The theologian Frederick Buechner observed that theology is just like a dung beetle taking up a study of humans with the goal of understanding everything there is to know about them. “If so,” he concludes, “we would probably be more touched and amused than irritated. One hopes that God feels likewise.” When we arrive at the notion that, while God wants to be known and does so most clearly through the person of Christ, and yet simultaneously cannot be fully comprehended as a beetle cannot fully comprehend the complexity of a human person, we realize that in a certain way, we humans have constructed, over the course of many centuries and with the work of many careful and reflective theologians, circles of our own making. We’re Flatlanders, trying to make sense of a three-dimensional reality. When we hold to one school of thought to the exclusion of others, I think that God sees us as maniacs. Or maniacs trying our best.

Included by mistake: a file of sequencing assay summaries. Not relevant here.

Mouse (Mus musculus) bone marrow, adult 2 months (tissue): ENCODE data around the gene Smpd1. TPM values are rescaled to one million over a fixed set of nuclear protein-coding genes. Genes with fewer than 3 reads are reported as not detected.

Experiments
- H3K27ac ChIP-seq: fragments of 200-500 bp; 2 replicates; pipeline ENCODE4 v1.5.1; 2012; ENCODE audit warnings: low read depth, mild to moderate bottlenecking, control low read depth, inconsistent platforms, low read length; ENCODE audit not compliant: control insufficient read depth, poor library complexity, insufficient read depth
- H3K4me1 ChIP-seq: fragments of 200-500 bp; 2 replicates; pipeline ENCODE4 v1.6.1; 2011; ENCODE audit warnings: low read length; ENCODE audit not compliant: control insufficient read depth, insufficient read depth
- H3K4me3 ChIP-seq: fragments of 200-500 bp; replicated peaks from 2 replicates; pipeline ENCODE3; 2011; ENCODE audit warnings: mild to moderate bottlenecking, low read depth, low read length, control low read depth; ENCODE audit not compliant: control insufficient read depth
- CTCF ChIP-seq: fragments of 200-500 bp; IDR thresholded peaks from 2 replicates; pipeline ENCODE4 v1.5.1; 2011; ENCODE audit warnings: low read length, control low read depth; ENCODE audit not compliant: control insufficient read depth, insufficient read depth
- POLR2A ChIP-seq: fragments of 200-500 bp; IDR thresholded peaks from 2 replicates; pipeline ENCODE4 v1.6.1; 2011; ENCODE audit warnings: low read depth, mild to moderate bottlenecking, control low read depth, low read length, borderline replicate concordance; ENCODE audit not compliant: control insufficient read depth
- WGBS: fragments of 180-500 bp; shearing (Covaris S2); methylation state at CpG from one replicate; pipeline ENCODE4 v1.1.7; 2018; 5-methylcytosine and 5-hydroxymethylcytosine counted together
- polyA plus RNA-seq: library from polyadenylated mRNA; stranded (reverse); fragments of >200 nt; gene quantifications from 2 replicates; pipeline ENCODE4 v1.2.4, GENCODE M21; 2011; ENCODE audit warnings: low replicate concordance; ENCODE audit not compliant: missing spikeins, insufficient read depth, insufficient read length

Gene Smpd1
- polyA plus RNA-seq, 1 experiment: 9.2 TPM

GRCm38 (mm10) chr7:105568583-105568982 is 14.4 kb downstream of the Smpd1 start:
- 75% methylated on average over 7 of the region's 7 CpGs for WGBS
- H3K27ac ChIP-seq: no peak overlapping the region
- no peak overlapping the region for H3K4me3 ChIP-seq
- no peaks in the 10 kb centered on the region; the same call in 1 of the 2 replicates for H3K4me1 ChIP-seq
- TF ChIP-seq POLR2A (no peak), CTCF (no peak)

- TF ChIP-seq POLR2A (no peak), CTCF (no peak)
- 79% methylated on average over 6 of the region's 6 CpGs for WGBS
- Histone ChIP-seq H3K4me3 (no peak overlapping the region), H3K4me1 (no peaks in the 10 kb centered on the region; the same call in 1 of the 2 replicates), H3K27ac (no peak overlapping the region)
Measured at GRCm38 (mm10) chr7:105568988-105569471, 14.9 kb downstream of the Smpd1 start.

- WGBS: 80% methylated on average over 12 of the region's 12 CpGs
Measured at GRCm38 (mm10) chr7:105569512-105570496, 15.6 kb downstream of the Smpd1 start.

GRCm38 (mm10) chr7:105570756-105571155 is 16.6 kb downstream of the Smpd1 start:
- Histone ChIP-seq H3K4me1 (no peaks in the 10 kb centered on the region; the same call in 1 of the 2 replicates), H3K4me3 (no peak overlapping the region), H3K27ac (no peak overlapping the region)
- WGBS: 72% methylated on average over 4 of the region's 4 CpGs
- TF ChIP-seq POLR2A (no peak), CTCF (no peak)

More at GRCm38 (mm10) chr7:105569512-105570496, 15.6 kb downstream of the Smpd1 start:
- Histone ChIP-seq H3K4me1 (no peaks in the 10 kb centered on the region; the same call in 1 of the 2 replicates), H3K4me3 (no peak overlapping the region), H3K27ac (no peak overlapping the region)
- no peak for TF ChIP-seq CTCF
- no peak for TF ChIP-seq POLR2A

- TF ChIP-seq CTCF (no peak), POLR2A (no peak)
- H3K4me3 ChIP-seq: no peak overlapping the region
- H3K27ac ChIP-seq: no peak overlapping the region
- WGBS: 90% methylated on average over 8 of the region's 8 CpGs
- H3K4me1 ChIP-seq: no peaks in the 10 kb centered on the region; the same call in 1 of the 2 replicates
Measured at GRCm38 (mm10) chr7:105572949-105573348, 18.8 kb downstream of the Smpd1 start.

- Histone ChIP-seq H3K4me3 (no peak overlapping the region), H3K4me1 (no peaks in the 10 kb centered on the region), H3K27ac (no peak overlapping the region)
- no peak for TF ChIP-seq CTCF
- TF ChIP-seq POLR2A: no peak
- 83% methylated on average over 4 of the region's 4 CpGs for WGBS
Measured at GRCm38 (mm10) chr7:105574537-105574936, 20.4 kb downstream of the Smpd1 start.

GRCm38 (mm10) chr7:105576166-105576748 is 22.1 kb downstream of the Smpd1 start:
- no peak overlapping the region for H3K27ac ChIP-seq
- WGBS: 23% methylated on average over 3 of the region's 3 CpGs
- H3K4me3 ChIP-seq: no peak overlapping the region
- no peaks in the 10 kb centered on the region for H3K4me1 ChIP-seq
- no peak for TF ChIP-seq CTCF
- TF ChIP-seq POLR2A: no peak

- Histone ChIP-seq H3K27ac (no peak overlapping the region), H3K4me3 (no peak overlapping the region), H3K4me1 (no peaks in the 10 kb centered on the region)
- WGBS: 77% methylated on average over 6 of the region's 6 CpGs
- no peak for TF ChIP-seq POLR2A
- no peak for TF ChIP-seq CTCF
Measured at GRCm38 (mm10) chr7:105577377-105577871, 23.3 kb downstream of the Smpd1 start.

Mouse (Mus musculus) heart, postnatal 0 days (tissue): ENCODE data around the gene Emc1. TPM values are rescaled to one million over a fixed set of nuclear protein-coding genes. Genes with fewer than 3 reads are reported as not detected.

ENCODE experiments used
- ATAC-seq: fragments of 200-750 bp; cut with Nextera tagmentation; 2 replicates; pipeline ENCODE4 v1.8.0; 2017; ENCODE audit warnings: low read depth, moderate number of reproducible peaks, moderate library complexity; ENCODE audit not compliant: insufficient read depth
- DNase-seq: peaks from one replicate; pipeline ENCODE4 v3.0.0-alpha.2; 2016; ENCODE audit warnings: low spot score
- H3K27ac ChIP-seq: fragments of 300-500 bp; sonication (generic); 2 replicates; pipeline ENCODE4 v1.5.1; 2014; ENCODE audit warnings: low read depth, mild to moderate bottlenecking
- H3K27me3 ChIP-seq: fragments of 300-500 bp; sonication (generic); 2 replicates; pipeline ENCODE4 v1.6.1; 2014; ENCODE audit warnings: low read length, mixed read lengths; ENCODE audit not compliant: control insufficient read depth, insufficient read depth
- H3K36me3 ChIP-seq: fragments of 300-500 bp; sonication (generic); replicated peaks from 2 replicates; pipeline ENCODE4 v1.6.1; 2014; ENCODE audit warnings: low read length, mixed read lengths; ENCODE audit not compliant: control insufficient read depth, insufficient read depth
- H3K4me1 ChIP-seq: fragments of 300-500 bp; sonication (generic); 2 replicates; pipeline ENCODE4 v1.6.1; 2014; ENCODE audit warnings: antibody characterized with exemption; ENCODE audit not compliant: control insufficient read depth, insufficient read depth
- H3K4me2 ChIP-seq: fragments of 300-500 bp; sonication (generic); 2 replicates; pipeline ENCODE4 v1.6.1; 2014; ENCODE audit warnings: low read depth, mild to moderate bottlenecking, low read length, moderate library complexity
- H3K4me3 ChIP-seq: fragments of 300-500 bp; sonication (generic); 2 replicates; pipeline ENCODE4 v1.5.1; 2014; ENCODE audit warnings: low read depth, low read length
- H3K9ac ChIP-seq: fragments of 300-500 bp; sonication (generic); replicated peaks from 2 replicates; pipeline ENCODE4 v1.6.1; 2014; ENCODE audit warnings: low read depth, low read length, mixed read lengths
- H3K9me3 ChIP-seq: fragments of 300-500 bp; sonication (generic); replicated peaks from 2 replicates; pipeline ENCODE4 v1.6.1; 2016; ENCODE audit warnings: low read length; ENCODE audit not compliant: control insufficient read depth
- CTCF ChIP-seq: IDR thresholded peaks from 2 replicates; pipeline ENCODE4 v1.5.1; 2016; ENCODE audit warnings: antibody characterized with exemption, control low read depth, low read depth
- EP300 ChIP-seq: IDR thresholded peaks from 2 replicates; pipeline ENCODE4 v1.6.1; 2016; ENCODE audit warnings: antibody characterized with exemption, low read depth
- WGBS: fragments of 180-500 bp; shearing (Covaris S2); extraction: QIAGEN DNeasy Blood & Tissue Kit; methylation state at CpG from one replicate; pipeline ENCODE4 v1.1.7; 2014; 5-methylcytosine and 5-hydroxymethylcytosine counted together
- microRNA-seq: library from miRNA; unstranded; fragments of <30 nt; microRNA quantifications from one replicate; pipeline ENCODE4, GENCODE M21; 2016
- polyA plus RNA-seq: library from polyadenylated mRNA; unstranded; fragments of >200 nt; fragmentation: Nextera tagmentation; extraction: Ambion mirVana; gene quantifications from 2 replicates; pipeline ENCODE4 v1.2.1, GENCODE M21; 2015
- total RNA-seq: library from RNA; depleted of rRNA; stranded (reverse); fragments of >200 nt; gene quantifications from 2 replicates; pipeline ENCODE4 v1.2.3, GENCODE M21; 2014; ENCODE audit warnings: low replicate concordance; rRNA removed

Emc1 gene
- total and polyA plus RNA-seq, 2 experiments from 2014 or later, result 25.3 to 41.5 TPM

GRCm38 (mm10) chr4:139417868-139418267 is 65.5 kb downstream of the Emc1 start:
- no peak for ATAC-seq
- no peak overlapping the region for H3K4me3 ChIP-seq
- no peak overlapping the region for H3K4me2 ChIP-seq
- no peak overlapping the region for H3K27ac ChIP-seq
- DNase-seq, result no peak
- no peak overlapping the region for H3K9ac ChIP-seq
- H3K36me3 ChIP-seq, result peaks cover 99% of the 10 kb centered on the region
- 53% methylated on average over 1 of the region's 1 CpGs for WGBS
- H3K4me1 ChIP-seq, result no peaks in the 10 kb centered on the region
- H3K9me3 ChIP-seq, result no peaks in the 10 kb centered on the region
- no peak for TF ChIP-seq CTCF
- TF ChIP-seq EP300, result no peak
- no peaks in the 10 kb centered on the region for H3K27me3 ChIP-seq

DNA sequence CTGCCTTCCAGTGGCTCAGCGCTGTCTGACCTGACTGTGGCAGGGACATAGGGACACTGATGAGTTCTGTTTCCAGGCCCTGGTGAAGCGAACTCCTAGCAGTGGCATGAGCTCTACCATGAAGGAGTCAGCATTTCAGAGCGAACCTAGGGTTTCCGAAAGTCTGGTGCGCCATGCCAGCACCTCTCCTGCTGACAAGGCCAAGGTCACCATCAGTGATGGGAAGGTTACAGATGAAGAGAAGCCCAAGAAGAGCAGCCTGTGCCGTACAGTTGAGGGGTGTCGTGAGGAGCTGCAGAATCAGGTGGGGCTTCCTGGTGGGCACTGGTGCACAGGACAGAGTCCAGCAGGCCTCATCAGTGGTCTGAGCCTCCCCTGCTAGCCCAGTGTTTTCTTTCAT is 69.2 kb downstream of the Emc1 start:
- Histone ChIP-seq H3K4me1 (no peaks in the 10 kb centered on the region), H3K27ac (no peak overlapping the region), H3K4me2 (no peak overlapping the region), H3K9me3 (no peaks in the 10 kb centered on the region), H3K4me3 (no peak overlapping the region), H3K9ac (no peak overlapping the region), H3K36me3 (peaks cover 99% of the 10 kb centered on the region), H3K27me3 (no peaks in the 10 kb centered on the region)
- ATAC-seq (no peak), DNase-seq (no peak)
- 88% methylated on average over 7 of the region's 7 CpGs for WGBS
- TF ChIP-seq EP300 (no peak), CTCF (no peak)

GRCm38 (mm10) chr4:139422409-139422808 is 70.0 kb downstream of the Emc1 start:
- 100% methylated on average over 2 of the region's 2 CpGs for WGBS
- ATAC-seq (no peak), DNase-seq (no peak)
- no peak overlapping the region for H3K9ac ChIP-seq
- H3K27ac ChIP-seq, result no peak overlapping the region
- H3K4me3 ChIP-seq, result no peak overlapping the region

The nice thing is that special revelation provides us with some correlation of the bigger picture, we hope. Experience typically reinforces this notion. And yet, I must confess that oftentimes we struggle to encompass all of it because we are finite creatures in a universe that is vastly other. While I believe that there are absolutes, I’m realizing that approaching those absolutes are a much harder task than modernity had led us to believe.

Evans writes that “when you stop trying to force the Bible to be something it’s not—static, perspicacious, certain, absolute—then you’re free to revel in what it is: living, breathing, confounding, surprising, and yes, perhaps even magic […] ‘The adventure,’ wrote Rabbi Burton L. Visotzky in Reading the Book, lies in ‘learning the secrets of the palace, unlocking all the doors and perhaps catching a glimpse of the King in all His splendor.’”